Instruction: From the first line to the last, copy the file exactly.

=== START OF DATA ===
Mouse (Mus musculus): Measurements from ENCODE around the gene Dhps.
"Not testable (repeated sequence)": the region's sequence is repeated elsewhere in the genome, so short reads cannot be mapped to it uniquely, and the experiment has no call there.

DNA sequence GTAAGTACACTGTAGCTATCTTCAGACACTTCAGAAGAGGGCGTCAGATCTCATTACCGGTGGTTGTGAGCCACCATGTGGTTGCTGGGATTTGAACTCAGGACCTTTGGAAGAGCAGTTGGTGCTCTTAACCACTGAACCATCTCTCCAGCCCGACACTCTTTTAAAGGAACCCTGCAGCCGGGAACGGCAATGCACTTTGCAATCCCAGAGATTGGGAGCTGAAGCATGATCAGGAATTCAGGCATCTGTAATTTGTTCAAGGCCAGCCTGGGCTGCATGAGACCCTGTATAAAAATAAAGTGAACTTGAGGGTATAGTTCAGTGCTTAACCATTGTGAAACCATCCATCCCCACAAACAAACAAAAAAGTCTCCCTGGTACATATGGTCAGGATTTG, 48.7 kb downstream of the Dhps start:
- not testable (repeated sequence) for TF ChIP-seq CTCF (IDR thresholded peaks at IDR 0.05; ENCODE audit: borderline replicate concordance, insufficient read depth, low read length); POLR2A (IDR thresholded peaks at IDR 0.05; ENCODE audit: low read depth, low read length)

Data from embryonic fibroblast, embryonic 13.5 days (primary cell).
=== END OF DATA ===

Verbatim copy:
Mouse (Mus musculus): Measurements from ENCODE around the gene Dhps.
"Not testable (repeated sequence)": the region's sequence is repeated elsewhere in the genome, so short reads cannot be mapped to it uniquely, and the experiment has no call there.

DNA sequence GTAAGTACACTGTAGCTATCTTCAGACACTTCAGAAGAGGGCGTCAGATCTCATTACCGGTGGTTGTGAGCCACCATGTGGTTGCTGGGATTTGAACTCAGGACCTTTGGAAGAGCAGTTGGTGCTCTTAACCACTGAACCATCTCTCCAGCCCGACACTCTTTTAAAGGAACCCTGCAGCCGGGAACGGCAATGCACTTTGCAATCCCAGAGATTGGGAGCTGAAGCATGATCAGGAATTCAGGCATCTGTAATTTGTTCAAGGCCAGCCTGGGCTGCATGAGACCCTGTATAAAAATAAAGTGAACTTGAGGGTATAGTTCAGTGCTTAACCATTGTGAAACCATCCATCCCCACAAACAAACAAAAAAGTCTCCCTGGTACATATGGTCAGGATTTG, 48.7 kb downstream of the Dhps start:
- not testable (repeated sequence) for TF ChIP-seq CTCF (IDR thresholded peaks at IDR 0.05; ENCODE audit: borderline replicate concordance, insufficient read depth, low read length); POLR2A (IDR thresholded peaks at IDR 0.05; ENCODE audit: low read depth, low read length)

Data from embryonic fibroblast, embryonic 13.5 days (primary cell).